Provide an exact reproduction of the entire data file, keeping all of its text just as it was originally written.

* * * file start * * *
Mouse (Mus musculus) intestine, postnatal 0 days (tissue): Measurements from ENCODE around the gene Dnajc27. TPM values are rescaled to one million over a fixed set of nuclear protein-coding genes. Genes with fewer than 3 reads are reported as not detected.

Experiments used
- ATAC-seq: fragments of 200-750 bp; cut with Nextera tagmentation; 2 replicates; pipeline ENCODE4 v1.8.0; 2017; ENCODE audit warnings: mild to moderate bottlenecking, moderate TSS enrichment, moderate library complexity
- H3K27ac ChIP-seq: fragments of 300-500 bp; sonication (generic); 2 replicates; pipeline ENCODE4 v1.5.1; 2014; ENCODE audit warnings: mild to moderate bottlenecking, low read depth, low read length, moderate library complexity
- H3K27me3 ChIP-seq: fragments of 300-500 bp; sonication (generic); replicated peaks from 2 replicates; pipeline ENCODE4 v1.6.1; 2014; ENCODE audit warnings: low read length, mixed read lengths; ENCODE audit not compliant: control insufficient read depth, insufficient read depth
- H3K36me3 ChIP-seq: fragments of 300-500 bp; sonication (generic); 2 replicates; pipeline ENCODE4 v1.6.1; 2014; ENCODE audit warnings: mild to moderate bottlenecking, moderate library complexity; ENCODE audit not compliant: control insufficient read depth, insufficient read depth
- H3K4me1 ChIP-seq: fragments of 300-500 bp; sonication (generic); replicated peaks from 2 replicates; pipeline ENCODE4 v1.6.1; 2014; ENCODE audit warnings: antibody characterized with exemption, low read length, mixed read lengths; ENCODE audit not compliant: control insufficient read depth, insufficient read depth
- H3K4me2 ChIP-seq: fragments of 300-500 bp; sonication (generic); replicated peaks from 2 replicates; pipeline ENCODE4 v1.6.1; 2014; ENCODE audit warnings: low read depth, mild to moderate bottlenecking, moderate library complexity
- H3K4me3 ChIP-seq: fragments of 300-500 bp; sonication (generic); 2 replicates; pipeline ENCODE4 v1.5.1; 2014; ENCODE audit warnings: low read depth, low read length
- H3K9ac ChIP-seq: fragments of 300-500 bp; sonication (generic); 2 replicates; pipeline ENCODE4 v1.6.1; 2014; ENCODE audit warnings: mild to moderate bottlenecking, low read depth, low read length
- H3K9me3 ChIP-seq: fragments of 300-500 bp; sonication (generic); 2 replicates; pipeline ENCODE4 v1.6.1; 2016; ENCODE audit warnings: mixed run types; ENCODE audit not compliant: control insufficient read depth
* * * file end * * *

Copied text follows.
Mouse (Mus musculus) intestine, postnatal 0 days (tissue): Measurements from ENCODE around the gene Dnajc27. TPM values are rescaled to one million over a fixed set of nuclear protein-coding genes. Genes with fewer than 3 reads are reported as not detected.

Experiments used
- ATAC-seq: fragments of 200-750 bp; cut with Nextera tagmentation; 2 replicates; pipeline ENCODE4 v1.8.0; 2017; ENCODE audit warnings: mild to moderate bottlenecking, moderate TSS enrichment, moderate library complexity
- H3K27ac ChIP-seq: fragments of 300-500 bp; sonication (generic); 2 replicates; pipeline ENCODE4 v1.5.1; 2014; ENCODE audit warnings: mild to moderate bottlenecking, low read depth, low read length, moderate library complexity
- H3K27me3 ChIP-seq: fragments of 300-500 bp; sonication (generic); replicated peaks from 2 replicates; pipeline ENCODE4 v1.6.1; 2014; ENCODE audit warnings: low read length, mixed read lengths; ENCODE audit not compliant: control insufficient read depth, insufficient read depth
- H3K36me3 ChIP-seq: fragments of 300-500 bp; sonication (generic); 2 replicates; pipeline ENCODE4 v1.6.1; 2014; ENCODE audit warnings: mild to moderate bottlenecking, moderate library complexity; ENCODE audit not compliant: control insufficient read depth, insufficient read depth
- H3K4me1 ChIP-seq: fragments of 300-500 bp; sonication (generic); replicated peaks from 2 replicates; pipeline ENCODE4 v1.6.1; 2014; ENCODE audit warnings: antibody characterized with exemption, low read length, mixed read lengths; ENCODE audit not compliant: control insufficient read depth, insufficient read depth
- H3K4me2 ChIP-seq: fragments of 300-500 bp; sonication (generic); replicated peaks from 2 replicates; pipeline ENCODE4 v1.6.1; 2014; ENCODE audit warnings: low read depth, mild to moderate bottlenecking, moderate library complexity
- H3K4me3 ChIP-seq: fragments of 300-500 bp; sonication (generic); 2 replicates; pipeline ENCODE4 v1.5.1; 2014; ENCODE audit warnings: low read depth, low read length
- H3K9ac ChIP-seq: fragments of 300-500 bp; sonication (generic); 2 replicates; pipeline ENCODE4 v1.6.1; 2014; ENCODE audit warnings: mild to moderate bottlenecking, low read depth, low read length
- H3K9me3 ChIP-seq: fragments of 300-500 bp; sonication (generic); 2 replicates; pipeline ENCODE4 v1.6.1; 2016; ENCODE audit warnings: mixed run types; ENCODE audit not compliant: control insufficient read depth